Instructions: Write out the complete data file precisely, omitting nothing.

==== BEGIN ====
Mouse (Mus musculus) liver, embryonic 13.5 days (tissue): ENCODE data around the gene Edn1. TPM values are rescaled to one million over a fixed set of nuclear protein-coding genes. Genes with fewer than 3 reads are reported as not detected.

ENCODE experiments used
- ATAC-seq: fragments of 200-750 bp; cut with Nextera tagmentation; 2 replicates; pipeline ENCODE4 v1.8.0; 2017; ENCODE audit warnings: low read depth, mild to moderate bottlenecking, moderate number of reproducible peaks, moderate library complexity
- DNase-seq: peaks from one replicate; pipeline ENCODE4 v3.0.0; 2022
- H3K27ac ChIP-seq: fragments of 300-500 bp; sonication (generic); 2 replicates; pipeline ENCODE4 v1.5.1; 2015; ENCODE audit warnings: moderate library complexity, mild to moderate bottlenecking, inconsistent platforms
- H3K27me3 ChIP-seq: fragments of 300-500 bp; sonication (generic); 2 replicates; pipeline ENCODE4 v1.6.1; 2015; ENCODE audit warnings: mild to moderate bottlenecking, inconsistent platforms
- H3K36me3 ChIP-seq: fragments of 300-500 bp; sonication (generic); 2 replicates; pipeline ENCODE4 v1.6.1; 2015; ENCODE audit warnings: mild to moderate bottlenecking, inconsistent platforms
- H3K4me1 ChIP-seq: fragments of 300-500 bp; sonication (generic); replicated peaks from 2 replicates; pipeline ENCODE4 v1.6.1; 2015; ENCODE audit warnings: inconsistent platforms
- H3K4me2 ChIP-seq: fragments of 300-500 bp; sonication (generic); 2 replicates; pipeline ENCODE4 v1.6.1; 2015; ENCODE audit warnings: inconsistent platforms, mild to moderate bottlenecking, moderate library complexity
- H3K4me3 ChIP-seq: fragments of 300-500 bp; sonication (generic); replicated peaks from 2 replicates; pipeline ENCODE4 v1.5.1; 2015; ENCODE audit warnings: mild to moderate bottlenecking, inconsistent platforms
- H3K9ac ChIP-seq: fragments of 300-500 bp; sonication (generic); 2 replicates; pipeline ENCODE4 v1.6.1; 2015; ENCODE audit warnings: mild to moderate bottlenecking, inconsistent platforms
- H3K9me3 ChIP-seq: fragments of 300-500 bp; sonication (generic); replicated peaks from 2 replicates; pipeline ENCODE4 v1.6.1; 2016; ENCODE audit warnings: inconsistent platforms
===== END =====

Mouse (Mus musculus) liver, embryonic 13.5 days (tissue): ENCODE data around the gene Edn1. TPM values are rescaled to one million over a fixed set of nuclear protein-coding genes. Genes with fewer than 3 reads are reported as not detected.

ENCODE experiments used
- ATAC-seq: fragments of 200-750 bp; cut with Nextera tagmentation; 2 replicates; pipeline ENCODE4 v1.8.0; 2017; ENCODE audit warnings: low read depth, mild to moderate bottlenecking, moderate number of reproducible peaks, moderate library complexity
- DNase-seq: peaks from one replicate; pipeline ENCODE4 v3.0.0; 2022
- H3K27ac ChIP-seq: fragments of 300-500 bp; sonication (generic); 2 replicates; pipeline ENCODE4 v1.5.1; 2015; ENCODE audit warnings: moderate library complexity, mild to moderate bottlenecking, inconsistent platforms
- H3K27me3 ChIP-seq: fragments of 300-500 bp; sonication (generic); 2 replicates; pipeline ENCODE4 v1.6.1; 2015; ENCODE audit warnings: mild to moderate bottlenecking, inconsistent platforms
- H3K36me3 ChIP-seq: fragments of 300-500 bp; sonication (generic); 2 replicates; pipeline ENCODE4 v1.6.1; 2015; ENCODE audit warnings: mild to moderate bottlenecking, inconsistent platforms
- H3K4me1 ChIP-seq: fragments of 300-500 bp; sonication (generic); replicated peaks from 2 replicates; pipeline ENCODE4 v1.6.1; 2015; ENCODE audit warnings: inconsistent platforms
- H3K4me2 ChIP-seq: fragments of 300-500 bp; sonication (generic); 2 replicates; pipeline ENCODE4 v1.6.1; 2015; ENCODE audit warnings: inconsistent platforms, mild to moderate bottlenecking, moderate library complexity
- H3K4me3 ChIP-seq: fragments of 300-500 bp; sonication (generic); replicated peaks from 2 replicates; pipeline ENCODE4 v1.5.1; 2015; ENCODE audit warnings: mild to moderate bottlenecking, inconsistent platforms
- H3K9ac ChIP-seq: fragments of 300-500 bp; sonication (generic); 2 replicates; pipeline ENCODE4 v1.6.1; 2015; ENCODE audit warnings: mild to moderate bottlenecking, inconsistent platforms
- H3K9me3 ChIP-seq: fragments of 300-500 bp; sonication (generic); replicated peaks from 2 replicates; pipeline ENCODE4 v1.6.1; 2016; ENCODE audit warnings: inconsistent platforms